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Centre for the North Blogs

Constructive steps towards Indigenizing professional engineering by Jane Cooper, Senior Research Associate, The Conference Board of Canada | October 2020

You look at mining companies, or any natural resource extraction … and one of the primary types of conflicts that they have is with Indigenous people. That is happening because there is this massive cultural and knowledge gap between the science people and Indigenous people. In engineering, we would hugely benefit from a class on treaties. Because no matter where you go, you're going to deal with project management that has to do with Indigenous land, or Indigenous people, or Indigenous treaties.

Health emergencies in Indigenous communities in Canada: Then and now

Pandemics and diseases loom large in the history of Indigenous groups in Canada. Past outbreaks have had devastating outcomes, fueled by colonial policies and persistent inequalities.

Today, Indigenous communities are both receiving and giving support to counter COVID-19. But it is important that the current public health response acknowledges their history. By examining past pandemics, we can better understand how Indigenous communities are experiencing the current crisis.

Inclusive growth is more than jobs and GDP by Oana Spinu, Senior Research Associate and Adam Fiser, Associate Director at The Conference Board of Canada | June 2020

It is about dignity and quality of life through self-determination and sustainable livelihoods.

In a world shaken by the pandemic crisis and social inequality, many voices are now calling for measures to build a more inclusive society and economy. In Canada’s North, Inuit have been developing their own vision of inclusive growth, one where they share the same quality of life as all Canadians. Inclusive growth is more than jobs and GDP. It is about dignity and quality of life through self-determination and sustainable livelihoods.

Responding to COVID-19—Indigenous communities can’t be expected to do more with less by Stefan Fournier, Director, Indigenous and Northern Communities, The Conference Board of Canada | May 2020

When Canada’s rural and remote Indigenous communities face emergencies, they often lack the resources and supports common to most Canadian towns and cities. But despite being at a comparative disadvantage, these communities generally manage to respond. They do this by using their strengths—by relying on informal practices, traditional knowledge, local skills, and on each other.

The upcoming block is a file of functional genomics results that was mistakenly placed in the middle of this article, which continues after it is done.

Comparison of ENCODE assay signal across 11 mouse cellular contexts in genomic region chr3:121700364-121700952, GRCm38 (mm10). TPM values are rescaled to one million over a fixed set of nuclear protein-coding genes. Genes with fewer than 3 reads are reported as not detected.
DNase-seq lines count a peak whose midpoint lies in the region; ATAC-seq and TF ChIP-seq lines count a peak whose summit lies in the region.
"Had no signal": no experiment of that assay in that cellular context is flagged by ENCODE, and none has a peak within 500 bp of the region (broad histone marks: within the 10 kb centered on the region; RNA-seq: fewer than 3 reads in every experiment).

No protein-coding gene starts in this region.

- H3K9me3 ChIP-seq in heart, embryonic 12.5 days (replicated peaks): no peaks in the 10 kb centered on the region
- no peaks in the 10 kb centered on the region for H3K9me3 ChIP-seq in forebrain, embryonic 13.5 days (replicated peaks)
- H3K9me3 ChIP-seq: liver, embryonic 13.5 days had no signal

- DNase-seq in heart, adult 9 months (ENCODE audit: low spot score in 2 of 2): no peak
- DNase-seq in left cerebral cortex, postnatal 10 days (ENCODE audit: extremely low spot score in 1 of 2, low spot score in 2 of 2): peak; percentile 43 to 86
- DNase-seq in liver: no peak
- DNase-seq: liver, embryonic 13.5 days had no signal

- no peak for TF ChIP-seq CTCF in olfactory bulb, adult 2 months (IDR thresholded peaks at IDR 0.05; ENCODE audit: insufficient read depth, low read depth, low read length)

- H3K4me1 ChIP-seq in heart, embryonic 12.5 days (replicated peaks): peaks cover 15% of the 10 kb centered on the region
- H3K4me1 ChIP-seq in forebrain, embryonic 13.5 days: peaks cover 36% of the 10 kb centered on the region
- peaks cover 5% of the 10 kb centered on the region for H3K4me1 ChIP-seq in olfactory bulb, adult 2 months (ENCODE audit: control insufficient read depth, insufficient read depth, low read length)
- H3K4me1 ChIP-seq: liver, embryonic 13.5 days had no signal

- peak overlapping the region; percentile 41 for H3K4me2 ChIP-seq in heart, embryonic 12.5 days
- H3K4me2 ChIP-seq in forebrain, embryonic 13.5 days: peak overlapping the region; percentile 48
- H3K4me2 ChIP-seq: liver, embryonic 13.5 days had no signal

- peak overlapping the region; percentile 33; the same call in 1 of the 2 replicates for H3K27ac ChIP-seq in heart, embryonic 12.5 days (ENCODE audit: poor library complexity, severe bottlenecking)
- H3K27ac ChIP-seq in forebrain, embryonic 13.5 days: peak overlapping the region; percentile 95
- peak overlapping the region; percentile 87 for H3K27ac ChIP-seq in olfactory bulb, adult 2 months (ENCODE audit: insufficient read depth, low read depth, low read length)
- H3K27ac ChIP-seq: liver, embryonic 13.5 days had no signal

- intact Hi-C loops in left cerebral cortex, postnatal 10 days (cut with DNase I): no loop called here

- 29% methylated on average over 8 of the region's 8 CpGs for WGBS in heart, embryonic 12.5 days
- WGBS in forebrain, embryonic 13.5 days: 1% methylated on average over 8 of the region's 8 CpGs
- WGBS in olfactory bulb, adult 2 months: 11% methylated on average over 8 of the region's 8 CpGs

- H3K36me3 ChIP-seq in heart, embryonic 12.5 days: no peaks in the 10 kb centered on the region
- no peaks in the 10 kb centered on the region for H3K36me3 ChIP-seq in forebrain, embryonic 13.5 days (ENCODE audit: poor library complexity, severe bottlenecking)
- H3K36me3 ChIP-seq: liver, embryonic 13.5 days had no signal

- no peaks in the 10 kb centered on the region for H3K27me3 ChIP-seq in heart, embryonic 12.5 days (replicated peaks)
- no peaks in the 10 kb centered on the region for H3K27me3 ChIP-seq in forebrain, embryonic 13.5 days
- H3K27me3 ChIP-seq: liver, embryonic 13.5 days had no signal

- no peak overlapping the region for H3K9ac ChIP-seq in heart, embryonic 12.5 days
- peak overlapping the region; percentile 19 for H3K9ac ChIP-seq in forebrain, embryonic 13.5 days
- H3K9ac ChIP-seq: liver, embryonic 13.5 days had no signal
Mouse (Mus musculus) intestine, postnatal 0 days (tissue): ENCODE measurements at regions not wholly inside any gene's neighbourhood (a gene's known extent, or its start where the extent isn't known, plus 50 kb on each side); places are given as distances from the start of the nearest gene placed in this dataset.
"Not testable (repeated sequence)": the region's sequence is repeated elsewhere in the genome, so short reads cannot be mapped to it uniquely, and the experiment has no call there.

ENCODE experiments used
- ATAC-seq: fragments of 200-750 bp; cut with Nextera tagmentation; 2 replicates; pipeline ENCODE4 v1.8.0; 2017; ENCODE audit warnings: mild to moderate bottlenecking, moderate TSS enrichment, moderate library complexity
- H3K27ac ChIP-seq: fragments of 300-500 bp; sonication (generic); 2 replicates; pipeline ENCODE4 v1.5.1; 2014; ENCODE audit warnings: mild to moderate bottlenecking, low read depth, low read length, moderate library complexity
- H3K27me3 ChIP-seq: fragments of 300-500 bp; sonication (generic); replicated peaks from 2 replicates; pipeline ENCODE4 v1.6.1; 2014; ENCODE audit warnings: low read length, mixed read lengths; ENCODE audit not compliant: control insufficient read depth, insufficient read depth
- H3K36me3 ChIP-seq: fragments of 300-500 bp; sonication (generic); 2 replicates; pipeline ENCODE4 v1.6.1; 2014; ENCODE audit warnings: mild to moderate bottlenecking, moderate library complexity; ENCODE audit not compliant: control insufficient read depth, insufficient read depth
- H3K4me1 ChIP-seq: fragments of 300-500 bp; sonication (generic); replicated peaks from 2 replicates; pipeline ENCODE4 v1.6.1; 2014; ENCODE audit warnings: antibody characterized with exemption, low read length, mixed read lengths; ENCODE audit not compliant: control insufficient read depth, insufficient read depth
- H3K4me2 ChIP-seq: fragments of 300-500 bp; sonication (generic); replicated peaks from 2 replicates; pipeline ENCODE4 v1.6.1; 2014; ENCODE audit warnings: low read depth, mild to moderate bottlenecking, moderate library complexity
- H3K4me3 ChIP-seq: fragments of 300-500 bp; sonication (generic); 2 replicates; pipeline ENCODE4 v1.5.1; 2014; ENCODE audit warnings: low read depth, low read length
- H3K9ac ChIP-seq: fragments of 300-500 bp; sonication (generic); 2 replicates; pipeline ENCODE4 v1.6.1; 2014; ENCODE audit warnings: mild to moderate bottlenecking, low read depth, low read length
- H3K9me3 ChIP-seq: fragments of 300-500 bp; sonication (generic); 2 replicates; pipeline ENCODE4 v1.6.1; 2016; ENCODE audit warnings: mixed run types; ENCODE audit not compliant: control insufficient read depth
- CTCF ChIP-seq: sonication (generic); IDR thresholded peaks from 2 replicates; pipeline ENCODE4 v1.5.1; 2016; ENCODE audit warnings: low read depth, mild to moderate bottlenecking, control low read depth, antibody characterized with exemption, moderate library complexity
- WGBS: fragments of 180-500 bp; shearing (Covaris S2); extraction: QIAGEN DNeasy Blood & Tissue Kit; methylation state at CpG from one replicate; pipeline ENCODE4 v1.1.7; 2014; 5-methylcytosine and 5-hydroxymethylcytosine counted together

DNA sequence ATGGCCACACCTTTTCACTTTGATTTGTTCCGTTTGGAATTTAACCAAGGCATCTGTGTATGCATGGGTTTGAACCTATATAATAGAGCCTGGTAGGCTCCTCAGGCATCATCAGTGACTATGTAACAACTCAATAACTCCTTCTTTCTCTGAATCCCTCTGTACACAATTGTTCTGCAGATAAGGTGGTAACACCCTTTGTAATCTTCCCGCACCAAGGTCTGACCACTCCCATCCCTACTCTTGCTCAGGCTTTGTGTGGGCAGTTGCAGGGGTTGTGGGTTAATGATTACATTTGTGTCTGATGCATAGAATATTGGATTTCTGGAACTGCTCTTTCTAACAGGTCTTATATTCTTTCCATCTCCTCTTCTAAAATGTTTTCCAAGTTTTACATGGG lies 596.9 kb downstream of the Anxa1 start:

It is remarkable what First Nation, Inuit, and Métis communities can do with little to work with. Many communities are again looking to their strengths and ingenuity, as they face the threat of COVID-19. But should we be expecting these communities to do more with less? Does this produce optimal outcomes?

Fast-Tracked Innovations: Could COVID-19 Accelerate Health Technologies in Canada’s North?
by Ken Coates, Professor and Canada Research Chair in Regional Innovation and Carin Holroyd, Associate Professor, University of Saskatchewan and Joelena Leader, Research Facilitator, Edwards School of Business, University of Saskatchewan | April 2020

The coronavirus crisis of 2020 has exposed the strengths and weaknesses of the Canadian health care system. This is particularly true in Canada’s North, where isolated Indigenous communities face the prospects of widespread infection with great anxiety. The remoteness of Northern settlements—coupled with serious housing shortages, overcrowded homes, and limited health care services—heighten the dangers of the pandemic.

Addressing the causes of Indigenous vulnerability to pandemics—not just the symptoms
by Oana Spinu, Senior Research Associate I, The Conference Board of Canada and Jordan Wapass, Principal Research Associate, The Conference Board of Canada | March 2020

Many have rightfully called for decisive government action to ensure that Indigenous communities have essential resources to respond to COVID-19. In response to the immediate needs of First Nations, Inuit, and Métis communities, the federal government announced $305 million for a distinctions-based Indigenous Communities Support Fund. Only time will tell how effective the fund will be in empowering communities to deal with the crisis.